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Showing posts with label Present Continuous Tense. Show all posts
Showing posts with label Present Continuous Tense. Show all posts

Thursday, November 7, 2013

Present Continuous Tense

Present Continuous Tense
It is used to express a continued or ongoing action at present time. It expresses an action which is in progress at the time of speaking. For example, a person says, “I am writing a letter”. It means that he is in the process of writing a letter right now. Such actions which are happening at time of speaking are expressed by present continuous tense. Present Continuous tense is also called Present progressive tense.

Rules. Auxiliary verb “am or is or are” is used in sentence. 1st form of verb or base verb + ing (present participle) is used as main verb in sentence.

                                    Structure of sentence
 Positive Sentence
    • Subject + auxiliary verb + main verb-ing (Present participle) + object
    • Subject + am/is/are + (1st form of verb or base verb + ing) + object

If the subject is “I” then auxiliary verb “am” is used after subject in sentence.
If the subject is “He, She, It, singular or proper name” then auxiliary verb “is” is used after subject in sentence.
If subject is “You, They or plural” then auxiliary verb “are” is used after subject in sentence.
The participle “ing” is added to the 1st form of verb i.e. going (go) writing (write)

Examples
        I am playing cricket.
        He is driving a car
        They are reading their lessons.

Negative Sentence
      • Subject + auxiliary verb + not + main verb-ing (Present participle) + object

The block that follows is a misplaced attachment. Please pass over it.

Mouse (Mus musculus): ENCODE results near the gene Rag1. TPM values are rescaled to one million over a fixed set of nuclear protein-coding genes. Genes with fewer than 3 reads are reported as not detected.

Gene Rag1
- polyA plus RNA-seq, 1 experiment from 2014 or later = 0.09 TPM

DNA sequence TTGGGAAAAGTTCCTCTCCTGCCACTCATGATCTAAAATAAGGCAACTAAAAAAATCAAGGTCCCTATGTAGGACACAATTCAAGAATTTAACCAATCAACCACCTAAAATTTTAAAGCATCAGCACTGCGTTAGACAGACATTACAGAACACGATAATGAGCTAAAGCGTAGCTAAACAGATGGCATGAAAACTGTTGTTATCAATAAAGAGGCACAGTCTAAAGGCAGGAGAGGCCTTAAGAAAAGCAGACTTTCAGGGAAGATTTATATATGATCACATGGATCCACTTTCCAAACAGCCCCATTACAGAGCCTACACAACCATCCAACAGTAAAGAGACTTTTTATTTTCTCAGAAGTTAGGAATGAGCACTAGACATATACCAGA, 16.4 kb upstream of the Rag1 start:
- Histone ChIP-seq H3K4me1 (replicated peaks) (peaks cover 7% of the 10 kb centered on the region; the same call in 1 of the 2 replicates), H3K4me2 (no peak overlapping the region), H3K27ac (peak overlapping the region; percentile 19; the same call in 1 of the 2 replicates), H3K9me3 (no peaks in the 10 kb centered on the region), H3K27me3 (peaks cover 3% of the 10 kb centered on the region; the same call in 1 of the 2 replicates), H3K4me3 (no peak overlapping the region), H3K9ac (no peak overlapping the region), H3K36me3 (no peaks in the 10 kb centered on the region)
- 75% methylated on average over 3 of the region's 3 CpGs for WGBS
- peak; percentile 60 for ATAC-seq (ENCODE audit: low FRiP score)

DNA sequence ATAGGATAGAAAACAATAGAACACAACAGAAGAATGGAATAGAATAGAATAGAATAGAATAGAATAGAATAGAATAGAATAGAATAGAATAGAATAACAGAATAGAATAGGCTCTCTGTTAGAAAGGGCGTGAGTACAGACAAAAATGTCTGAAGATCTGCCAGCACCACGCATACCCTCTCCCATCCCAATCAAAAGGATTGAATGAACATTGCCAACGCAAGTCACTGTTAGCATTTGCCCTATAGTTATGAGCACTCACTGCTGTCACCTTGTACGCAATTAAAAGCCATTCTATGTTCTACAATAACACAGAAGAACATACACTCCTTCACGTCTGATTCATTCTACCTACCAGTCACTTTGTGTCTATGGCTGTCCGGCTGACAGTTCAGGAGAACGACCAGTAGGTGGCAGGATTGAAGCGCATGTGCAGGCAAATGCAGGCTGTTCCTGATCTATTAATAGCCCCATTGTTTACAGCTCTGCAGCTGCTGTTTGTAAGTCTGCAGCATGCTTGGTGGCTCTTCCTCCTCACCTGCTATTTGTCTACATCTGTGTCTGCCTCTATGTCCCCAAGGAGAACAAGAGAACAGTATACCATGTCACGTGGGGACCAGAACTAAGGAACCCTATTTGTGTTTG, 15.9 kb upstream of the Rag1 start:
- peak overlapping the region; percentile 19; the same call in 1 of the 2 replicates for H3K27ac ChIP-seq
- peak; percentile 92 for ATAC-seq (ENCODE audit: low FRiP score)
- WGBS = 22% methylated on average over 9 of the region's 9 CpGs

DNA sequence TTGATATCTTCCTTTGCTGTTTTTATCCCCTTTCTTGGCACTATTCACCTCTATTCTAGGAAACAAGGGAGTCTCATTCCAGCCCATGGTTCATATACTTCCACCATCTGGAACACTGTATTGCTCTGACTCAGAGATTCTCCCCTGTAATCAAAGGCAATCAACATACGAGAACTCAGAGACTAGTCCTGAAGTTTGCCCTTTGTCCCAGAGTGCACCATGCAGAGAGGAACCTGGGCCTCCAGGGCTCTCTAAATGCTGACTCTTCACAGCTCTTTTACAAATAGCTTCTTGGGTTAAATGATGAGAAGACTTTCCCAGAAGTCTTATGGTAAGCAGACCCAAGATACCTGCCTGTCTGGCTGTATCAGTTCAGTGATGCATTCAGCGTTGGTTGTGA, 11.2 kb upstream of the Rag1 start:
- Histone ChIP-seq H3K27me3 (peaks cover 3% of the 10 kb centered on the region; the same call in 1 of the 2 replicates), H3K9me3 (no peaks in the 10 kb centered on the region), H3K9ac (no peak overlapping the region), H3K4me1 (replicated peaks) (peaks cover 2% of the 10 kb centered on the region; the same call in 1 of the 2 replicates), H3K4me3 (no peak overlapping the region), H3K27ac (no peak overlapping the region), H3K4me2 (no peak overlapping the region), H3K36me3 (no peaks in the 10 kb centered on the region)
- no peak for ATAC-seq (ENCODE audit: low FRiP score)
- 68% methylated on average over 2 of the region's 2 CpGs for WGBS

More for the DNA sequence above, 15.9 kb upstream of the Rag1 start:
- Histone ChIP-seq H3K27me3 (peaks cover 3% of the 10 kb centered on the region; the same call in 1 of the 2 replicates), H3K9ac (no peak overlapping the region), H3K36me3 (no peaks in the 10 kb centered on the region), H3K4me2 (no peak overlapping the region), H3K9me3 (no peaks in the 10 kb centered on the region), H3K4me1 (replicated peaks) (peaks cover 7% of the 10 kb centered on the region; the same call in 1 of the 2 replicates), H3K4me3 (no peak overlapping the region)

• Subject + am/is/are + not + (1st form of verb + ing) + object
Rules for using auxiliary verbs (am or is or are) after subject in negative sentences are same as mentioned above.

Examples.
         I am not playing cricket.
         He is not driving a car
         They are not reading their lessons.
Interrogative Sentences

      • Auxiliary verb + Subject + main verb-ing (Present participle) + object
      • Am/is/are + Subject + (1st form of verb or base verb + ing) + object

For making interrogative sentences, the sentence is started with auxiliary verb rather than putting auxiliary verb inside the sentence. If the subject is “I” the sentence starts with auxiliary verb “am”. If the subject is “He, She, It, singular or proper name” the sentence starts with auxiliary verb “is”. If subject is “You, They or plural” the sentence starts with auxiliary verb “are”.

Examples.
          Am I playing cricket?
          Is he driving a car?
         Are they reading their lessons?

More Examples
Positive Sentences
           I am listening to the news
           You are washing your clothes
           She is riding on horse
           They are playing football.
           It is raining

Negative Sentence
          I am not listening to the news.
          You are not washing your clothes.
          She is not riding on a horse.
          They are not playing football.
          It is not raining.

Interrogative Sentences
         Am I listening to the news?
         Are you washing your clothes?
         Is she riding on a horse?
         Are they playing football?
         Is it raining?

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